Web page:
Whether you regard it as the last word in bone-crunching heaviness or a watered-down version of brutal death metal for ADHD kids, deathcore plainly isn't going away any time soon. And frankly, nor should it. This year has been particularly satisfying for fans of this stuff, with albums from the likes of ENTERPRISE EARTH, OSIAH and MENTAL CRUELTY all striving to push deathcore (or some ill-defined variation thereon, in case the Internet Slam Police are reading this) forward, with often impressive results. THY ART IS MURDER must be aware that the initial wave of acclaim they enjoyed upon the release of "Hate" back in 2012 has slowed to a trickle of late; familiarity breeding contempt, perhaps, but more likely that the Australians have thus far failed to release an album with genuine crossover potential. Among the scene's biggest names, THY ART have always had the sound — brutal, bombastic, belligerent and unrelenting — but with precious few exceptions, their songwriting has largely failed to conjure any enduring classics. You know you're going to get your head kicked off by this band, and their live shows are highly regarded, but neither "Holy War" (2015) or "Dear Desolation" (2017) did much more than consolidate the band's reputation as a big, shiny deathcore band with significant industry backing. Vocalist Chris "CJ" McMahon's hiatus between 2015 and 2017 probably didn't help a great deal either. But momentum is a curious thing, and it only takes one absolutely ripping record to restore the roar of those forward boosters: fortunately, "Human Target" is exactly that.
Not that anyone should expect some radical departure from the Aussies' fifth full-length. As the opening title track's menacing rumble gives way to a hideous, blasted groove, it's instantly apparent that this is still going to tick every last box for those craving straightforward deathcore brutality. What really makes the difference on "Human Target" is that THY ART have written some of their strongest songs to date, and for the very first time they sound like a band primed to abandon their scene-dominating instincts in favor of reaching a wider audience. And it would be easy to be a little cynical about the whole thing if these songs didn't absolutely annihilate: just listen to "New Gods" or, in particular, "Make America Hate Again" — okay, so it's questionable whether an Australian band should be sticking their beaks into U.S. politics, but it's a canny move that is matched by the power and viciousness of the song itself. Like much of "Human Target", it's vastly more memorable than most previous efforts, with gleaming hooks and deceptively skewed breakdowns. McMahon's barbaric sloganeering sounding considerably more focused and furious than before. "Death Squad Anthem" and "Eye For An Eye" are similarly rapacious in their warping of familiar tropes, and if "Eternal Suffering" isn't the darkest five minutes that THY ART have produced to date, it's certainly the most distinctive; a grim slow-motion lava-flow shit-kicker, with dissonance brandished as a weapon of extreme disorientation, undulating blasts and neck-snap thrash beats all adding to the controlled chaos.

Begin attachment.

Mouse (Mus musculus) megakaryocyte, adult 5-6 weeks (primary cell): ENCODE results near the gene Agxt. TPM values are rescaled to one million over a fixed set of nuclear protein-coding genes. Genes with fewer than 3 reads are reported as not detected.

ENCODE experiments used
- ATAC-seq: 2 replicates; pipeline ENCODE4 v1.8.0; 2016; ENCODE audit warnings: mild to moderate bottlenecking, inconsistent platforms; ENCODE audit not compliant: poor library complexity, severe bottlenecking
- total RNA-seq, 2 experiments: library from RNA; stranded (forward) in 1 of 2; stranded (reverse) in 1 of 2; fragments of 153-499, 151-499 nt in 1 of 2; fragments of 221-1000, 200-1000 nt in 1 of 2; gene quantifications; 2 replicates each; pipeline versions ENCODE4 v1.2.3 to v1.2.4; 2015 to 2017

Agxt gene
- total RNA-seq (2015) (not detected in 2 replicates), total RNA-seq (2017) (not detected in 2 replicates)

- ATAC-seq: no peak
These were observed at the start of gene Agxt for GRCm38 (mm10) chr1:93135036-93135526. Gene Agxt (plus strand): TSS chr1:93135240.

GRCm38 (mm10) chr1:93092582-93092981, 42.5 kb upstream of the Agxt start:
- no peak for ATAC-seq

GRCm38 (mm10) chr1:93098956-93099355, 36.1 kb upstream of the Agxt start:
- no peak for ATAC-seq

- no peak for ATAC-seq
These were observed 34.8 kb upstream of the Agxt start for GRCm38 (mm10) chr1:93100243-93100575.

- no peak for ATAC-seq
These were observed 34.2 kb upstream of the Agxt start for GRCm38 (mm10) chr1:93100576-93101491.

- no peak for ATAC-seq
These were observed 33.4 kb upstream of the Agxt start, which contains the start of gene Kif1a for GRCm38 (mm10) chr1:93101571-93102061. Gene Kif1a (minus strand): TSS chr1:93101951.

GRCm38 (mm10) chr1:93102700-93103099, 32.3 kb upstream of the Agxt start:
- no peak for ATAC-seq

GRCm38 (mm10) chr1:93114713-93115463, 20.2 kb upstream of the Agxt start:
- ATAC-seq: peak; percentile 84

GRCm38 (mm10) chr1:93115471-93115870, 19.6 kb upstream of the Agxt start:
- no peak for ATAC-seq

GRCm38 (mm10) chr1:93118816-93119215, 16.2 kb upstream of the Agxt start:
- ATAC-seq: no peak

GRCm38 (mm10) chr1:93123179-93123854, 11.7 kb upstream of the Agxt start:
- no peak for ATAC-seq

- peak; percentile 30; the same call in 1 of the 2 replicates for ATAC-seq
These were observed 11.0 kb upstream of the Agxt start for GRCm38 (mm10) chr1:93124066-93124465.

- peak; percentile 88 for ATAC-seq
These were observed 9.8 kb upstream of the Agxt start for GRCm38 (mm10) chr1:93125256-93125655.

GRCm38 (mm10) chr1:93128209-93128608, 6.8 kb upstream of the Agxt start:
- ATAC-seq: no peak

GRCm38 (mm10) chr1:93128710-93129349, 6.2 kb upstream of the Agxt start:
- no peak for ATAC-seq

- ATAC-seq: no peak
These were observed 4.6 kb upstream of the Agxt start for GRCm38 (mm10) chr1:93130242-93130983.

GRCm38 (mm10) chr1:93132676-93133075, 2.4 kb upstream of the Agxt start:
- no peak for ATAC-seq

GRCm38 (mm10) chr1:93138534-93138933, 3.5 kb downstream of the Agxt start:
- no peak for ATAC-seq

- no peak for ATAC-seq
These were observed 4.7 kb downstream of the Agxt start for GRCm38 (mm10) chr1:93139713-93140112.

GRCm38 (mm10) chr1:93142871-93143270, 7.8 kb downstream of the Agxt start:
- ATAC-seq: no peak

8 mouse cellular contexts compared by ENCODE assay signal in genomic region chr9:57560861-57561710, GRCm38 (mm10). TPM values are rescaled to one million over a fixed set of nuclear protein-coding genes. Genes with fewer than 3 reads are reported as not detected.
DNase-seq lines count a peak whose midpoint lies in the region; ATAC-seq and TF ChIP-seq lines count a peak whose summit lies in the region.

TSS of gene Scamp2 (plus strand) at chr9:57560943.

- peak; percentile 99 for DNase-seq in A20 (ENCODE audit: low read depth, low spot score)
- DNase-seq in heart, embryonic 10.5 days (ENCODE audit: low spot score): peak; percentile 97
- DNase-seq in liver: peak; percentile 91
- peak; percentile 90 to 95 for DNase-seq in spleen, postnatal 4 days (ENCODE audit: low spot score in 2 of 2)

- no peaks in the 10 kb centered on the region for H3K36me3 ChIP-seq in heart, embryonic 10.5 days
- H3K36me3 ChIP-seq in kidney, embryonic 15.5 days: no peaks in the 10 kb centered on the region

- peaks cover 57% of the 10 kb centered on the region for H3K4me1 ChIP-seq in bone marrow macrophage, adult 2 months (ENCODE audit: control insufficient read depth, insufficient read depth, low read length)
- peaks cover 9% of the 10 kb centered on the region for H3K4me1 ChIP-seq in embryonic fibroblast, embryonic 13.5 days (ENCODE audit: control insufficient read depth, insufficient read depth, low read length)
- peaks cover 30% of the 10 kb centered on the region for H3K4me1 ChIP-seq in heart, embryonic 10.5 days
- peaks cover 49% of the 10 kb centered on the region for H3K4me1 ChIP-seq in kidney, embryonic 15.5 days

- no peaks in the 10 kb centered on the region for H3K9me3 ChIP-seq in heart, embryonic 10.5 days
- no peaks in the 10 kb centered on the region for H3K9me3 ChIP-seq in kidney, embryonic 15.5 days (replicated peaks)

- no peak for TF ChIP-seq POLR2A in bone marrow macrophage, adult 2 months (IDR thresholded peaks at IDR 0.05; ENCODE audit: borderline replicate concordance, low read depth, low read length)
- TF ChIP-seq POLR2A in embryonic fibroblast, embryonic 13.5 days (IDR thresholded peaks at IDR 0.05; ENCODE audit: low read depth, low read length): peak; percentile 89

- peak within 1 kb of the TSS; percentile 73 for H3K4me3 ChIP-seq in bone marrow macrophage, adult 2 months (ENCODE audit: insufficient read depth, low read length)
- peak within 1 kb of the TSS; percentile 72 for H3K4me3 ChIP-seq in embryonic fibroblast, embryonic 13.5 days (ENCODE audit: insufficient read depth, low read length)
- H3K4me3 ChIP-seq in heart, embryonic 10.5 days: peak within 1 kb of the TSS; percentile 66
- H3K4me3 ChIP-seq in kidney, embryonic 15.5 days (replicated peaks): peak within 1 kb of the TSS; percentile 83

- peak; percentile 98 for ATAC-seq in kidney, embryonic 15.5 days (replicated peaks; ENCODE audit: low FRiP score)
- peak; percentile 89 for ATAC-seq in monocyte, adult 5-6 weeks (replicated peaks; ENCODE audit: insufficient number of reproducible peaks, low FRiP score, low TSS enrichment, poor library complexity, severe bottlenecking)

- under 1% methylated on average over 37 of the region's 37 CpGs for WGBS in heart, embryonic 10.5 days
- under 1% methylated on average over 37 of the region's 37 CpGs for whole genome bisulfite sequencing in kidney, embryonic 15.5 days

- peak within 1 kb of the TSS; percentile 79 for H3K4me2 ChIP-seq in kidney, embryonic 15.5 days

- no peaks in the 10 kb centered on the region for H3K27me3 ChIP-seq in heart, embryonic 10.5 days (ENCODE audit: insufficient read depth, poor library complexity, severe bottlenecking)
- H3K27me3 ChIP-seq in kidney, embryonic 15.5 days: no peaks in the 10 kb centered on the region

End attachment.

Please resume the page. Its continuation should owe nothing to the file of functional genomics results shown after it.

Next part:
The production is, of course, monumentally huge, ultra-modern but authentically destructive, it may not set a new benchmark for this stuff, but it's hard to think of any comparable band that will make your speakers shake to quite this degree. And therein lies the real secret to THY ART IS MURDER's success, and why "Human Target" is certain to be their biggest triumph yet: as polished and occasionally predictable as they are, they still sound utterly incensed about just about everything. This time, joyously, the quality of the songs matches the intensity of the delivery. Never mind America, Australian extremity is sounding as hateful as hell right now.